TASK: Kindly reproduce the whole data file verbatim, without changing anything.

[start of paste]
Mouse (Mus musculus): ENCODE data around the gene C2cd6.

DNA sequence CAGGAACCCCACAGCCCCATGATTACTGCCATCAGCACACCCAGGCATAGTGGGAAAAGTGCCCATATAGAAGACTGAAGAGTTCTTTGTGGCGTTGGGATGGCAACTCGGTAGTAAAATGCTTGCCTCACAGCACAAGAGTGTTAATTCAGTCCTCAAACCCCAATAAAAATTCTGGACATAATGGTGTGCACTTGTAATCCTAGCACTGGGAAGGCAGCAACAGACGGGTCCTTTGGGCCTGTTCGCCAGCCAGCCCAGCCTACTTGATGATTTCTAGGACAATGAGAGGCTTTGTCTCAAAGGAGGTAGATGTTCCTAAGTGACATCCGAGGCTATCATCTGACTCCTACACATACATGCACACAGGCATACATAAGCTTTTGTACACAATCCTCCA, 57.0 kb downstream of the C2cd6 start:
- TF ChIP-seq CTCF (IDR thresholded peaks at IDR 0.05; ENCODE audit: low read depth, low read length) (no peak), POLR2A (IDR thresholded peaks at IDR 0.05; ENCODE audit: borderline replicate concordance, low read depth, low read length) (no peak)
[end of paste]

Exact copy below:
Mouse (Mus musculus): ENCODE data around the gene C2cd6.

DNA sequence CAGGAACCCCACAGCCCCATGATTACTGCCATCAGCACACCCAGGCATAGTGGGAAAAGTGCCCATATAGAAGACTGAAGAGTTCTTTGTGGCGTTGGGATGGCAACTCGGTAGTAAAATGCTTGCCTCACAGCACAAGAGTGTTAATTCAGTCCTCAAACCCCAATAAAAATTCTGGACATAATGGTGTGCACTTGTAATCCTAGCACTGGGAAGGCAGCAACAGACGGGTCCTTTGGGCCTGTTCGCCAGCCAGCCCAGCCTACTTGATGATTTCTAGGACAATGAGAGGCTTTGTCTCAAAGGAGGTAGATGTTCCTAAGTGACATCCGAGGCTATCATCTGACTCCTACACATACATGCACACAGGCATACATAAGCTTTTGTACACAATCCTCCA, 57.0 kb downstream of the C2cd6 start:
- TF ChIP-seq CTCF (IDR thresholded peaks at IDR 0.05; ENCODE audit: low read depth, low read length) (no peak), POLR2A (IDR thresholded peaks at IDR 0.05; ENCODE audit: borderline replicate concordance, low read depth, low read length) (no peak)